The research and development work conducted by DLR in the field of Earth observation covers virtually the entire range of satellite-based Earth observation topics, from innovation in sensor systems and evaluation of data to the preparation and development of new missions, their ground operations and data processing for applications. Using the wide range of expertise at its disposal, DLR works closely with industry, academia, and public sector users to make the entire range of applications of satellite-based remote sensing available for the benefit of society.
TerraSAR-X records new high-quality X-band radar images of the entire planet - independently of weather conditions, cloud cover or daylight.
Even before TanDEM-X joins TerraSAR-X, there will be plenty of tense and exciting moments. This mission blog is coming to you from the launch site in Baikonur, and the Mission Control Center in Oberpfaffenhofen, Germany.
The instruments on Germany's hyperspectral Earth observation satellite, EnMAP, will observe the sunlight reflected back from Earth across a range of wavelengths from the visible to the near-infrared. This will make it possible to accurately study the condition of Earth's surface, and the changes affecting it.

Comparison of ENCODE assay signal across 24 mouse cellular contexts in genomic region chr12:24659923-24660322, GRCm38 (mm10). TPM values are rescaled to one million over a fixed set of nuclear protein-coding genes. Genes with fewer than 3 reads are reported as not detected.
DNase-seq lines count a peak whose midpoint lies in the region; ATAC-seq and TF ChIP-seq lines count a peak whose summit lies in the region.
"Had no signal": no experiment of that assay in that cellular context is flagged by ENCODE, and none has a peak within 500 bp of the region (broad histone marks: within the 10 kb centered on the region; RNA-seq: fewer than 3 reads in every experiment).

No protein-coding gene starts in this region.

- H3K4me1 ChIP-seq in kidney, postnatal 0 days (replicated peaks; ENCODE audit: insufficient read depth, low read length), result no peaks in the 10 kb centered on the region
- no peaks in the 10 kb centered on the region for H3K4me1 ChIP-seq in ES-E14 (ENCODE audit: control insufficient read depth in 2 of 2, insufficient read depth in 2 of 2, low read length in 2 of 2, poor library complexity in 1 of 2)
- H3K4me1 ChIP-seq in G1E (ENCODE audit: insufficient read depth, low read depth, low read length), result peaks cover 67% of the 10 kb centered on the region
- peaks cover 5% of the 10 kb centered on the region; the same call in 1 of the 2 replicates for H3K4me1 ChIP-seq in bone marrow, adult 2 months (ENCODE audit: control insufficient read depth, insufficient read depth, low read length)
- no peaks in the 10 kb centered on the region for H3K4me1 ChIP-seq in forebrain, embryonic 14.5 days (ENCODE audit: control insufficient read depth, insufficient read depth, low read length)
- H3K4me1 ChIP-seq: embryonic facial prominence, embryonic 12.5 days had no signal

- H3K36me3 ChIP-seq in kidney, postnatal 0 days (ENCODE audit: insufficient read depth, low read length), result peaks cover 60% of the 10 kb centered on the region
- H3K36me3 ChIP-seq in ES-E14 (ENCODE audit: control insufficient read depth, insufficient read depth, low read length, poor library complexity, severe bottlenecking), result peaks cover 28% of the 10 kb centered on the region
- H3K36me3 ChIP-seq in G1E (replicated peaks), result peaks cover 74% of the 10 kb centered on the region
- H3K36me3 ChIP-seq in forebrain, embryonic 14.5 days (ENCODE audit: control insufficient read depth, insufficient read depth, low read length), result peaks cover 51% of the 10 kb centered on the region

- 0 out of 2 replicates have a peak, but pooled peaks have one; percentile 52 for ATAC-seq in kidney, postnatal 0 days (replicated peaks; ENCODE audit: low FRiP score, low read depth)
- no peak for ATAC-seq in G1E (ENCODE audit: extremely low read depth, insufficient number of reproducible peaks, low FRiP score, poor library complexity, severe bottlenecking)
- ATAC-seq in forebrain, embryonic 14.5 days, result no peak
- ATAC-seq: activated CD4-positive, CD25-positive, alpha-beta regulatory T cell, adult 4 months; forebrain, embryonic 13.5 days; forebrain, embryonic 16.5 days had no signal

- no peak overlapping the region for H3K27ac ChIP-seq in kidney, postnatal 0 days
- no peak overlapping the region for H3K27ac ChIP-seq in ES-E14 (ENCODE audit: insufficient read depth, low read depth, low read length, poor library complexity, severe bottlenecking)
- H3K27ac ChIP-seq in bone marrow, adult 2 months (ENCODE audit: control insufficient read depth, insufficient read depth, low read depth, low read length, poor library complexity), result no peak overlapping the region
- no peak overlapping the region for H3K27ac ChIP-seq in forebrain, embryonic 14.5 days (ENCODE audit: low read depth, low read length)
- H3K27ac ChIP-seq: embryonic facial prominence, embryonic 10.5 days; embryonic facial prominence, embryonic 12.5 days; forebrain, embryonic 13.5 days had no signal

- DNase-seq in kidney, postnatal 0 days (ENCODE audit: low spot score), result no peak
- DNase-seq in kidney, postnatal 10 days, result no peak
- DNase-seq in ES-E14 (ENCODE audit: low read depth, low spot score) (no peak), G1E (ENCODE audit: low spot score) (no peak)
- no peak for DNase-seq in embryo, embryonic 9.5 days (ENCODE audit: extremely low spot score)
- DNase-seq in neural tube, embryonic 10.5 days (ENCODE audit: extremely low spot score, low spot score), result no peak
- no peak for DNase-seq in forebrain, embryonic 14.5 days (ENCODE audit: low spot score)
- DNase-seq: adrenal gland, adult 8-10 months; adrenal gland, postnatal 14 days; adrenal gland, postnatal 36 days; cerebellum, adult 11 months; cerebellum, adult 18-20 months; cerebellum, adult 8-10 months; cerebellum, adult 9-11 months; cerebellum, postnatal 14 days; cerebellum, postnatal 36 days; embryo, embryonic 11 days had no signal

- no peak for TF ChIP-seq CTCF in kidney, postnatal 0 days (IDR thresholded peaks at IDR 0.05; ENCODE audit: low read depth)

A precise understanding of glacier evolution requires knowledge of a glacier's exact mass. This is important in South America, in the tropical regions between Bolivia and Venezuela, where meltwater from glaciers provides drinking water during the dry season.
Forests are Earth's lungs; they help to reduce greenhouse gas concentrations in the atmosphere and thus counteract global warming, while also providing protection and resources for humans, animals and plants – and they are being lost at an alarming rate. As the view from space reveals, forests cover about one third of Earth’s landmass today.
Earth observation satellites play a key role in weather forecasting, climate research, monitoring of the planet's surface and the detection of forest fires. These tasks require satellites to transmit very large amounts of data to the ground for analysis. Today's radio systems are reaching their limits in this area.